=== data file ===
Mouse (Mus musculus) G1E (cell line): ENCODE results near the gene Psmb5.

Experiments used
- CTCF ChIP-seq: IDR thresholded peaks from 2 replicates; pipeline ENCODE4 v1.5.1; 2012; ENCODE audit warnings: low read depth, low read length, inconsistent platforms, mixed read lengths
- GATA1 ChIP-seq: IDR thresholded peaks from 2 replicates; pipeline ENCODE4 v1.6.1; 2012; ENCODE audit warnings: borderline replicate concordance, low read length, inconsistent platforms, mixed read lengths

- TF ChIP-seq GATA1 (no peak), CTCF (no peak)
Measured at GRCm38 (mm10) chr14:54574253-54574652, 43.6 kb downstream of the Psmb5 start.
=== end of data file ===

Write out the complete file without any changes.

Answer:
Mouse (Mus musculus) G1E (cell line): ENCODE results near the gene Psmb5.

Experiments used
- CTCF ChIP-seq: IDR thresholded peaks from 2 replicates; pipeline ENCODE4 v1.5.1; 2012; ENCODE audit warnings: low read depth, low read length, inconsistent platforms, mixed read lengths
- GATA1 ChIP-seq: IDR thresholded peaks from 2 replicates; pipeline ENCODE4 v1.6.1; 2012; ENCODE audit warnings: borderline replicate concordance, low read length, inconsistent platforms, mixed read lengths

- TF ChIP-seq GATA1 (no peak), CTCF (no peak)
Measured at GRCm38 (mm10) chr14:54574253-54574652, 43.6 kb downstream of the Psmb5 start.